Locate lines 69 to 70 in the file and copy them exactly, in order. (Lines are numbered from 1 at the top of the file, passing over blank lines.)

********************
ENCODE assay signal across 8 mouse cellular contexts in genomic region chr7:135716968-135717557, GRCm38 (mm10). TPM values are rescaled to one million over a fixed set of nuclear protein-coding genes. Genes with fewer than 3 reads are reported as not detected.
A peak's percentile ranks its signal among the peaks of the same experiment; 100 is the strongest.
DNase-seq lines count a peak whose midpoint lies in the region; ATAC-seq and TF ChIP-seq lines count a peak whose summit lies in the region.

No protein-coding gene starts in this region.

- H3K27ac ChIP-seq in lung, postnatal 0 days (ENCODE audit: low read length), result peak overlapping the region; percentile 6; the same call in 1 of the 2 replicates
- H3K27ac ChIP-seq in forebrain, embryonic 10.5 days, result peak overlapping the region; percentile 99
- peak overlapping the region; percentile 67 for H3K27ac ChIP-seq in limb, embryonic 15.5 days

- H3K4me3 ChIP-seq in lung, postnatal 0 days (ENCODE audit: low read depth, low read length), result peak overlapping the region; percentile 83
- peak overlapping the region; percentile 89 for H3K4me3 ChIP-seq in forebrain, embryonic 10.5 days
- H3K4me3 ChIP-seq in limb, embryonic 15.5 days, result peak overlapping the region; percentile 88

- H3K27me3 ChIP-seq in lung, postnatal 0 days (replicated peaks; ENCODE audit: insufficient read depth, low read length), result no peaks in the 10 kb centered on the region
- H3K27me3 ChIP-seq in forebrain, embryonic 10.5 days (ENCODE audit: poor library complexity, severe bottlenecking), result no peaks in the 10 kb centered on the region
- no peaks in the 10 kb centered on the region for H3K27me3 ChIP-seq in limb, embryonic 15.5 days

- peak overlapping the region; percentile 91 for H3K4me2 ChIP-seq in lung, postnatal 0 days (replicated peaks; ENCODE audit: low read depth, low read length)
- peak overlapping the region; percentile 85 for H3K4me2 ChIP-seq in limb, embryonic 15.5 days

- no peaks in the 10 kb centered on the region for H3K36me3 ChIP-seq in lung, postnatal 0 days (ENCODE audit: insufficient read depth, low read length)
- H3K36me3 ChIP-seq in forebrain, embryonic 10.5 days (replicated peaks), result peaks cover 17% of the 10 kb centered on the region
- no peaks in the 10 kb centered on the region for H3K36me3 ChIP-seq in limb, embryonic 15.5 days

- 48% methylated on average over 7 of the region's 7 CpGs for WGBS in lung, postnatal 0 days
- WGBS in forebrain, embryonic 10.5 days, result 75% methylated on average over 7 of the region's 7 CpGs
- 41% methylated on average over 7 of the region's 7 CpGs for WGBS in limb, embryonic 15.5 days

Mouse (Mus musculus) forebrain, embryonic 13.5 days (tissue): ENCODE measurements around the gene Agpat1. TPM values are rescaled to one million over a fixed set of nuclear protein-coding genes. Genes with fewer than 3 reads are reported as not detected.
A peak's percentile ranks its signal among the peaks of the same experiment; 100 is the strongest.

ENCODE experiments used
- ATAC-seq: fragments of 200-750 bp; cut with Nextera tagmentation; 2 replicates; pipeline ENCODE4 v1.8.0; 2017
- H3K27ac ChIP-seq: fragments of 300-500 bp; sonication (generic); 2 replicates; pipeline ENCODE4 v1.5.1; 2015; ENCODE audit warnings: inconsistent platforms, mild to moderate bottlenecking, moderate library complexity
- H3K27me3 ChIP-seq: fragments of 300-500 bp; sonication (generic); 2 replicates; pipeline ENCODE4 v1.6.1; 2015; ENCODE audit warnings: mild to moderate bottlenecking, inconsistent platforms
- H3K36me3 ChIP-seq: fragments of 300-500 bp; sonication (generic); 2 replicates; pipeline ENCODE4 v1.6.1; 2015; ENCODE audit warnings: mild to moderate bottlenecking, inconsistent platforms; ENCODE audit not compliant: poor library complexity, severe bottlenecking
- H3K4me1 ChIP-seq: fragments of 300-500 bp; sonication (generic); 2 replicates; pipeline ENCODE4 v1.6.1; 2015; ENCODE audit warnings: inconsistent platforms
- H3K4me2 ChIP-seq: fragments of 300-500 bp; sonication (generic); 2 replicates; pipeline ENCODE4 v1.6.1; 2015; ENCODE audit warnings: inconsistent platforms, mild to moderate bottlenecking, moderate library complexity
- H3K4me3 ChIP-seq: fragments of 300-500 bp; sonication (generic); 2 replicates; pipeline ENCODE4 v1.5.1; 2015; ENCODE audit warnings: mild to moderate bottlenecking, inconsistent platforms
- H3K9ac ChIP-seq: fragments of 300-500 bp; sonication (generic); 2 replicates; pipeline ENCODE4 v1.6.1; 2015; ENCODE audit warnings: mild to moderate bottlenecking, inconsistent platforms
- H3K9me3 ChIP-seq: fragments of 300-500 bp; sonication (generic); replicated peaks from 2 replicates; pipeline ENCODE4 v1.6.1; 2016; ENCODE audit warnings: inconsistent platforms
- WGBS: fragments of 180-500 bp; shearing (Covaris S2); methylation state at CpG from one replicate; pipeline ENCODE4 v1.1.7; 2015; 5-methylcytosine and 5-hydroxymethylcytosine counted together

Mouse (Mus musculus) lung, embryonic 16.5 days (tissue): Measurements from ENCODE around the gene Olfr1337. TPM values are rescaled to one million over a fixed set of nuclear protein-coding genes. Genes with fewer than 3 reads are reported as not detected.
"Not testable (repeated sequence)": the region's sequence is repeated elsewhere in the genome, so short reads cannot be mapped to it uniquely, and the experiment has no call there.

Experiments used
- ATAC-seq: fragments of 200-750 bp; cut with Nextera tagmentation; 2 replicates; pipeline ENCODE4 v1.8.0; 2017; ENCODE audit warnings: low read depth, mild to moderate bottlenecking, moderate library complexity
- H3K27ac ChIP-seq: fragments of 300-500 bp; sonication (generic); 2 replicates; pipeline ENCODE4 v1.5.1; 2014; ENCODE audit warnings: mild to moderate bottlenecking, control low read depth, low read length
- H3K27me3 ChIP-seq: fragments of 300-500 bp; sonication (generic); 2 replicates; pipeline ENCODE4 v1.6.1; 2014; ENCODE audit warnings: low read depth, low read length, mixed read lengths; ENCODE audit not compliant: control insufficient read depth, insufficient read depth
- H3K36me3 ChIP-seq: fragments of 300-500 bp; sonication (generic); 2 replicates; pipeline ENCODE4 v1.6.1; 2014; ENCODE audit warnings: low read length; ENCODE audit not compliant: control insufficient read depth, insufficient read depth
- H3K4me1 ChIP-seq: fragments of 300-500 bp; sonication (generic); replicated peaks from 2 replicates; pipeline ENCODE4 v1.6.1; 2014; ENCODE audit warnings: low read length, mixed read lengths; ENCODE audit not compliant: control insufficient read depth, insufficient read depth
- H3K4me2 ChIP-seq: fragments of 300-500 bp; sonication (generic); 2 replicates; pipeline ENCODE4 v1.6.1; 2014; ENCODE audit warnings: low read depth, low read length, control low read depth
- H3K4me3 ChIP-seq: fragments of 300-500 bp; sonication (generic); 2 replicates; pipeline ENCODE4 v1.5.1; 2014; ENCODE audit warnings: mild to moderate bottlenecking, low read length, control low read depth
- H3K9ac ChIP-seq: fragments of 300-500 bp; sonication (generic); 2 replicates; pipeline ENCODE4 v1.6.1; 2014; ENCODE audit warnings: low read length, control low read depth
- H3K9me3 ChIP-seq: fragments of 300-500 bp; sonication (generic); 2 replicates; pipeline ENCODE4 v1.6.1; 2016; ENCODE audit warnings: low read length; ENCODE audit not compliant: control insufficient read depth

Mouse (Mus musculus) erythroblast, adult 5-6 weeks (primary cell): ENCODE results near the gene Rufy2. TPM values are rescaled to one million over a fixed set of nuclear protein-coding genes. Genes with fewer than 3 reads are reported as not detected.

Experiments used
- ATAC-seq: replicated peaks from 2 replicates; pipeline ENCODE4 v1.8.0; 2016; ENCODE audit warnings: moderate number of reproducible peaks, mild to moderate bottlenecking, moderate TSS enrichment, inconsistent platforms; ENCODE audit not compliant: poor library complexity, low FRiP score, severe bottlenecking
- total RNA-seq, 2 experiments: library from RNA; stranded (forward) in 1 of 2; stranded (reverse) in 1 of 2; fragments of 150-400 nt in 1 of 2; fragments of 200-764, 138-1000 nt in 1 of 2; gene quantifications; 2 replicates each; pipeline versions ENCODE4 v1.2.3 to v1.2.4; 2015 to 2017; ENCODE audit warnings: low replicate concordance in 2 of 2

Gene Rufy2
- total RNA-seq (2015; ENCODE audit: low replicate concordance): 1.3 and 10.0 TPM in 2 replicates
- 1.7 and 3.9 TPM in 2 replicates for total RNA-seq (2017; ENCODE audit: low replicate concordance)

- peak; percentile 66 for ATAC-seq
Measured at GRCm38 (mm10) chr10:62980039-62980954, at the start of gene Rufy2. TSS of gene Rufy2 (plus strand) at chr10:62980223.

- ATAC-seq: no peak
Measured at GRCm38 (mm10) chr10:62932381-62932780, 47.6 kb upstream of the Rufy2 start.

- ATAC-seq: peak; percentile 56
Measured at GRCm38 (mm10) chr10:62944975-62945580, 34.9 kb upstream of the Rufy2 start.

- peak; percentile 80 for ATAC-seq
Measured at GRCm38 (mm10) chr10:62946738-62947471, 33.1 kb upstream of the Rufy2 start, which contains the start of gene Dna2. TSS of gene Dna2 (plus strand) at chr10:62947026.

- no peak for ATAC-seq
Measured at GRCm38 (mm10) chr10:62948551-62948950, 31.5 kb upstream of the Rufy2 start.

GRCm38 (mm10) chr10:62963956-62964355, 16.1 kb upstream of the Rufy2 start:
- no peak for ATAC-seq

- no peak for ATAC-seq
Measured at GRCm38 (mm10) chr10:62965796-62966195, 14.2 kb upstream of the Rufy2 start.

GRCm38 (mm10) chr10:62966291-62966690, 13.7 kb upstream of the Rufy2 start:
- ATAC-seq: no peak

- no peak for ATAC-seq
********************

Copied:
- ATAC-seq: no peak

- no peak for ATAC-seq